I finally got around to watching Roma the other week. It’s a fascinating film, telling its story in a way that few others do — not quite through the intimate portrait of one character, but through a world of contrasts and colliding events.
Honestly, I couldn’t quite get a grasp on how to understand Alfonso Cuarón’s approach until I saw a tweet from Guillermo del Toro the other day. “In every sense, Roma is a fresco, a mural, not a portrait,” he wrote.
And it’s true. The background of each shot matters as much, if not more, than the foreground, and frequently they’re playing off one another in one big, looping narrative. I do wish the film had gotten closer to its main character, but del Toro’s analogy helps me appreciate its grander design.
Check out 11 trailers from this week below.
Spider-Man: Far From Home
I enjoyed how relatively small and personal Spider-Man: Homecoming stayed for a superhero film — but it looks like Far From Home is taking something of a victory lap, bringing Peter on a tour of cool European locations to set a fight sequence. Skeptical as I am, I do love all the possibilities that Mysterio brings to the story, with this trailer showing the villain pretending to be a straightforward, spotlight-seeking hero. It comes out July 5th.
John Wick: Chapter 3 — Parabellum
Here’s another simple movie about a guy named John Wick, his dog, some colorful background lights, an endless supply of guns, assassins on motorcycles, assassins in fancy hotels, more cool lighting... you know what to expect, and every bit of it is packed in here. The third John Wick comes out May 17th.
Game of Thrones
HBO finally has a teaser for the last season of Game of Thrones, and it isn’t revealing a thing. That’s probably for the best given how short this final season will be: there’s just six episodes to go when the season premieres on April 14th.
I’m not sure I even generally understand the direction High Life, the next film from director Claire Denis, is heading. But it’s pretty clear this is going to be one of the year’s biggest, buzziest, and most provocative sci-fi films, so it’s worth checking out. Plus, André 3000 is in it. It comes out April 12th.
Nancy Drew and the Hidden Staircase
Nancy Drew has a longboard. That’s the key takeaway from this first trailer for the reimagined Nancy Drew, which looks like a fun update on the classic detective character. The film comes out March 15th.
Gugu Mbatha-Raw, of Black Mirror’s “San Junipero,” stars in this small-scale sci-fi film about a group of women with some world-altering powers. It looks like a really intimate take on a sci-fi / superhero-ish origin story, with this trailer’s impending sense of dread suggesting it’ll end up feeling much bigger than it looks. The film comes out March 29th.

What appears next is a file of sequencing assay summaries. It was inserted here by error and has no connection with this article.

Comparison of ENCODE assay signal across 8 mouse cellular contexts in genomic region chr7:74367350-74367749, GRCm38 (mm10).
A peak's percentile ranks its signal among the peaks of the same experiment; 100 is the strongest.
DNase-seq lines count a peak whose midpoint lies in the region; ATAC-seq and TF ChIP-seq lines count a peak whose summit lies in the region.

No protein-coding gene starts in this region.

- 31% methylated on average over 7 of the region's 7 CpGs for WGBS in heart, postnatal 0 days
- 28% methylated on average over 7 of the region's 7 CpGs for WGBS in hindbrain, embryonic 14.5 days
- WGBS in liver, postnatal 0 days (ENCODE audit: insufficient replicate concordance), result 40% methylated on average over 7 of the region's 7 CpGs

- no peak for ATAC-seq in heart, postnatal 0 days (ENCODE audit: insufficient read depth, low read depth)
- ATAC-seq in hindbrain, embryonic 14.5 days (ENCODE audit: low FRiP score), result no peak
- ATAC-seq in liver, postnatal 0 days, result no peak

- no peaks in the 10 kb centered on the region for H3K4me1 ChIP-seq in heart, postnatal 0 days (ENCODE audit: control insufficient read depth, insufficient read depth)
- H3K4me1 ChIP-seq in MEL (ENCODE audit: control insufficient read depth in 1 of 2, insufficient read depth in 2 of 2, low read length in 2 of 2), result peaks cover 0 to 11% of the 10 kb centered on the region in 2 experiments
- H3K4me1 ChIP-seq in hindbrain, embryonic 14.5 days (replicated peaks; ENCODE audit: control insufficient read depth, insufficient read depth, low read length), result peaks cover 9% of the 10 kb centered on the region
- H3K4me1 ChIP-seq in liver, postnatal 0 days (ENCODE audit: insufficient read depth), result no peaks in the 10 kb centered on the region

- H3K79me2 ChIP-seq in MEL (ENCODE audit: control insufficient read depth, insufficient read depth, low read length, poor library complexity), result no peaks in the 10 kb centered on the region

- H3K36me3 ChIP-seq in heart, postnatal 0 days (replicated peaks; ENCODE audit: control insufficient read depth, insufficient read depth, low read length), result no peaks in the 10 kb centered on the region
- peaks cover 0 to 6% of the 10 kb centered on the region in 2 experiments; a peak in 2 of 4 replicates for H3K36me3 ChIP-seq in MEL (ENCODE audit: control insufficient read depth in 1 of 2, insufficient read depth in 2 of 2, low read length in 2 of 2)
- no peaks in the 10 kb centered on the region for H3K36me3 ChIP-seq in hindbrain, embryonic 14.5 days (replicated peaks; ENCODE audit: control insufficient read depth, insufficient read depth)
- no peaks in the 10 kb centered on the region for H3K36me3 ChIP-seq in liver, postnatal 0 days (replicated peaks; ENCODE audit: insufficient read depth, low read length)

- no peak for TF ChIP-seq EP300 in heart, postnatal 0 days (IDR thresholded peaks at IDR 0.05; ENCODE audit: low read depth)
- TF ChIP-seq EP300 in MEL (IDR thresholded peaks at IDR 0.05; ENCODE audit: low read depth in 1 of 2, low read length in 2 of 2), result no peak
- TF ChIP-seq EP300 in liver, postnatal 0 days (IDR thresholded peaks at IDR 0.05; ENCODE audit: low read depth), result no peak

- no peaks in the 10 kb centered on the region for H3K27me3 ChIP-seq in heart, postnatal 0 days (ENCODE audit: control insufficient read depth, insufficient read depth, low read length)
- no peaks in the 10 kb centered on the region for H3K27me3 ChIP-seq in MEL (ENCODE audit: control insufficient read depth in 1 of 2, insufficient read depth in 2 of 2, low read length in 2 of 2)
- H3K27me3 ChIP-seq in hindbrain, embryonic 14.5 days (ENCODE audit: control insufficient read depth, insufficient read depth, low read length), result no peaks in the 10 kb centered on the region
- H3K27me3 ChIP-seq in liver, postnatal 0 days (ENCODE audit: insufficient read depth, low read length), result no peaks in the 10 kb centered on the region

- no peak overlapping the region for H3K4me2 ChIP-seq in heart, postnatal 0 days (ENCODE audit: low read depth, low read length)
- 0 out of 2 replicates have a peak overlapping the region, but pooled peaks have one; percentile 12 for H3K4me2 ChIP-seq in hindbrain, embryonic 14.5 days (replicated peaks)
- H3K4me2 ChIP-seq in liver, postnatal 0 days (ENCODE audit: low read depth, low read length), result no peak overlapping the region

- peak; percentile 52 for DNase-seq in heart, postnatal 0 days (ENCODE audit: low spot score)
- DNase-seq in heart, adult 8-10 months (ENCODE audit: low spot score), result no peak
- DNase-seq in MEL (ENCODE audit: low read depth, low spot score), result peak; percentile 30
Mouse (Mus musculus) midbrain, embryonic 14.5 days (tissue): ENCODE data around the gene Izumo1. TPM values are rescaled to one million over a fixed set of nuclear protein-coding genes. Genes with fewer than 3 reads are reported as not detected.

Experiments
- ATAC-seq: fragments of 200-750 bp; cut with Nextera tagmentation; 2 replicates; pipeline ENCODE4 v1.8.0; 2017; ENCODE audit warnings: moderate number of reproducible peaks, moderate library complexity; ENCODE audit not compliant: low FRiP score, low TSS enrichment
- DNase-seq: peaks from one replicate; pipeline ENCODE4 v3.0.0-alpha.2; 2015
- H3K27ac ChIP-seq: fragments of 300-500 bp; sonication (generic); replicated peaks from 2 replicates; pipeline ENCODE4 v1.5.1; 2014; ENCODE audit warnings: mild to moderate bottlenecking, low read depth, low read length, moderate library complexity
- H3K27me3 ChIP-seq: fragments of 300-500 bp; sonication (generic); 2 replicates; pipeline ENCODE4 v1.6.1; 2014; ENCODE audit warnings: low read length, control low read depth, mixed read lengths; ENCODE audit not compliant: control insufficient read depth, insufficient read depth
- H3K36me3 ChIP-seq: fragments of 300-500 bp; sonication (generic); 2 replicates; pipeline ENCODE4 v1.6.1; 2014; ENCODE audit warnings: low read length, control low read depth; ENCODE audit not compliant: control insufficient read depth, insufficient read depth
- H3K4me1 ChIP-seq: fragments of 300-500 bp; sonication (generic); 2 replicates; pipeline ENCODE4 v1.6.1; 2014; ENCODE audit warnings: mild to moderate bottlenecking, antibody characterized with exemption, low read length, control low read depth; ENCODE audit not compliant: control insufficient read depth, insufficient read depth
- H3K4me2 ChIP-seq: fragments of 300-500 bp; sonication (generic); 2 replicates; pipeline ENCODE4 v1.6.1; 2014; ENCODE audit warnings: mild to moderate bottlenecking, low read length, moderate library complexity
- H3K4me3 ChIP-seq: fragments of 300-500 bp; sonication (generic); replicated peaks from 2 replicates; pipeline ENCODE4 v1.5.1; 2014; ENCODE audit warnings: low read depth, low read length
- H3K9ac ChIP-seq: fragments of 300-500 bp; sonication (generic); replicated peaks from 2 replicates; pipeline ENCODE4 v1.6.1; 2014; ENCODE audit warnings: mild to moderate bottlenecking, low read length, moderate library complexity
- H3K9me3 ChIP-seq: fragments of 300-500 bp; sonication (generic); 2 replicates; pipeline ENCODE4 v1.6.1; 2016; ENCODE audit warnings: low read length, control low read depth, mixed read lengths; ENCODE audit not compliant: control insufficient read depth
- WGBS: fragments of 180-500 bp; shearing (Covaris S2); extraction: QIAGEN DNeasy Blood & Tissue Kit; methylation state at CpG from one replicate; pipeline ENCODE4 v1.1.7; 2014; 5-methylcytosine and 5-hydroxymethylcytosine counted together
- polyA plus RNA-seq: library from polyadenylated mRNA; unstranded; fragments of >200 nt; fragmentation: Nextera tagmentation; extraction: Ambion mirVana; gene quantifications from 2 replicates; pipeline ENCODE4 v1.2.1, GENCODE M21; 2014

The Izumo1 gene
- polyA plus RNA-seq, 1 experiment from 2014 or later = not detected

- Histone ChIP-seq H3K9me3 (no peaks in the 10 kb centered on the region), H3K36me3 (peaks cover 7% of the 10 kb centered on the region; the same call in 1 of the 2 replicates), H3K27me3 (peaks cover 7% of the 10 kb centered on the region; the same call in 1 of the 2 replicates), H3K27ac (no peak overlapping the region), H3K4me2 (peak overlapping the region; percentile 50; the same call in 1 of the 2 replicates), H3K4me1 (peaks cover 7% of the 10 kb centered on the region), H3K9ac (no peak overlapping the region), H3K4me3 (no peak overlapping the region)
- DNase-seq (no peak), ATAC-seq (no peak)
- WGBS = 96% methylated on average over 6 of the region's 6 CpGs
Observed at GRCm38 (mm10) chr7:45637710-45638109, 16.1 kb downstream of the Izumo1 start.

Little Woods has Tessa Thompson playing a woman in a poor, rural American town who turns to selling drugs to support her struggling sister. The film is part crime drama, part family drama, and seems to be dealing with the many systems that can oppress people in impoverished areas. It comes out April 19th.
The Hole in the Ground
A24 has a new horror film coming up that looks kinda like what you would make if you were trying to make an A24 horror film. It’s small scale, in the woods, super moody, and there’s lots of weird stuff going on. It comes out in theaters March 1st.
High Flying Bird
Steven Soderbergh shot another film on an iPhone, following up last year’s iPhone-shot Unsane. Unsane didn’t exactly get high praise for its cinematography, but I guess it’s nice that Soderbergh is having a good time (and, you know, still proving that with enough incredible talent around you, you don’t need a super-expensive camera). High Flying Bird comes to Netflix on February 8th.
Woman at War
Woman at War is Iceland’s submission to this year’s Oscars for best foreign-language film. It’s a ludicrous-looking comedy about a 50-year-old woman who uses a bow and arrow to take down power plants as part of a radical environmental scheme. It comes to the US on March 1st.
Judi Dench plays a suspected Russian spy in Red Joan, which looks across decades of a woman’s life in Britain to explain just what made her into a potential saboteur. It’s a neat narrative approach that lets the film show a lot about the character at once. It comes out in the UK on April 19th.